From the heights of the Sawtooths, I headed down to the shores of the Pacific with my family.
We visited The Birch Aquarium, at the Scripps Institute of Oceanography where I positively fell in love with their seahorses, and seahorse relations. What mesmerising creatures.
Seahorses propel themselves with a small fin located on their back, but they are not powerful swimmers. They use their tails, tenderly twining it around items to anchor themselves so they don’t get swept away in currents. I can’t recall ever seeing a live seahorse before, they are so unusual in their appearance, and so gentle, I could have watched them for hours.
|Seahorse, The Birch Aquarium
I am certain I have never seen this creature before, the Leafy Dragon, isn’t he amazing?
|Leafy Dragon, Scripps Institute of Oceanography|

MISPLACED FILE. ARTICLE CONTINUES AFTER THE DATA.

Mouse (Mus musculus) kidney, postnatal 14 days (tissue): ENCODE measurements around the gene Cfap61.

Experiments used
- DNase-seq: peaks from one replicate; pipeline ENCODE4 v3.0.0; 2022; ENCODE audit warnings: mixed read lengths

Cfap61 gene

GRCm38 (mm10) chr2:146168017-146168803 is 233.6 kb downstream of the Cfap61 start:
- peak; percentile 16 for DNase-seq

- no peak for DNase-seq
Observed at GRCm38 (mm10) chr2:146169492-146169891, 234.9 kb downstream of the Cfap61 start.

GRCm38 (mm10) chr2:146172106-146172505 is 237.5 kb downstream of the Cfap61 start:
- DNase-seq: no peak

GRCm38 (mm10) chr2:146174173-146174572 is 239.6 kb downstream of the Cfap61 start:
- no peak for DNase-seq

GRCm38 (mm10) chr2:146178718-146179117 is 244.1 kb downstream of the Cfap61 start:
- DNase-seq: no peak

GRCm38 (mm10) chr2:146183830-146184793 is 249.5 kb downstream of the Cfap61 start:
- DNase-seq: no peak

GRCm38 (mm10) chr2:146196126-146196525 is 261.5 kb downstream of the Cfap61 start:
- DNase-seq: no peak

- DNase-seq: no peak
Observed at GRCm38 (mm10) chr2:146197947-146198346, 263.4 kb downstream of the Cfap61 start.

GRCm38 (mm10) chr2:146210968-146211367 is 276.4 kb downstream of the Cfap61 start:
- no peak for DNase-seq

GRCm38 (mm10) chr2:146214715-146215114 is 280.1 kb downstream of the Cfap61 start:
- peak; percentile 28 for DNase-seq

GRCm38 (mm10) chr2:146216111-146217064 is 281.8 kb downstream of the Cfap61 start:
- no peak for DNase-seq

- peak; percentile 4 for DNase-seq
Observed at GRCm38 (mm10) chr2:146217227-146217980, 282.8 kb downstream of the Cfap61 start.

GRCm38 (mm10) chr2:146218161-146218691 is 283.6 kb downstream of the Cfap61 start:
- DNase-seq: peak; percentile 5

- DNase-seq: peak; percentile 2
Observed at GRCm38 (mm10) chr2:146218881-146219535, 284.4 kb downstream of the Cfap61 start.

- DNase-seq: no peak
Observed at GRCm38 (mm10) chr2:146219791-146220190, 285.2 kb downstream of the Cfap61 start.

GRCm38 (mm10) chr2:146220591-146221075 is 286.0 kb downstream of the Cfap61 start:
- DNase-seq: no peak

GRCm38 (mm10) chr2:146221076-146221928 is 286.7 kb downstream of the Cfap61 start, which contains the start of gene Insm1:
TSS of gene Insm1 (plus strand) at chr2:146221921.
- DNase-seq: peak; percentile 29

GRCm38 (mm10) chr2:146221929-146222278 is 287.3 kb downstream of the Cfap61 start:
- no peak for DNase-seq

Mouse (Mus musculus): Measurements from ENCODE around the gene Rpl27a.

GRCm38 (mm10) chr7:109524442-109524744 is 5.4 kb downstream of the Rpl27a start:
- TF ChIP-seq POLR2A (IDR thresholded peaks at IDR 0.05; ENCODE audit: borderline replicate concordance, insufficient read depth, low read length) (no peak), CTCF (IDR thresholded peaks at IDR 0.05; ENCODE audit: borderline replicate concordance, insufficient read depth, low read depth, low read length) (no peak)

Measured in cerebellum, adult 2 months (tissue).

Nor have I ever seen a splendid vine dragon, his fins really look like little vines with beautiful blue leaves.
In addition to their appearance, seahorses are unusual in that they are monogamous and mate for life. Also, it is the males who bear the offspring in these herds.
Sadly, this magical creature is at risk of becoming extinct in many waters due to excessive harvesting of them for souvenirs and for folk medicine purposes, primarily in China.
If you find yourself in the La Jolla area, I highly recommend a visit to this aquarium, it is full of interesting exhibits and offers incredible view of the Pacific from it’s hillside perch. I applaud them for raising awareness of this wonderful creature and it’s precarious situation in our seas.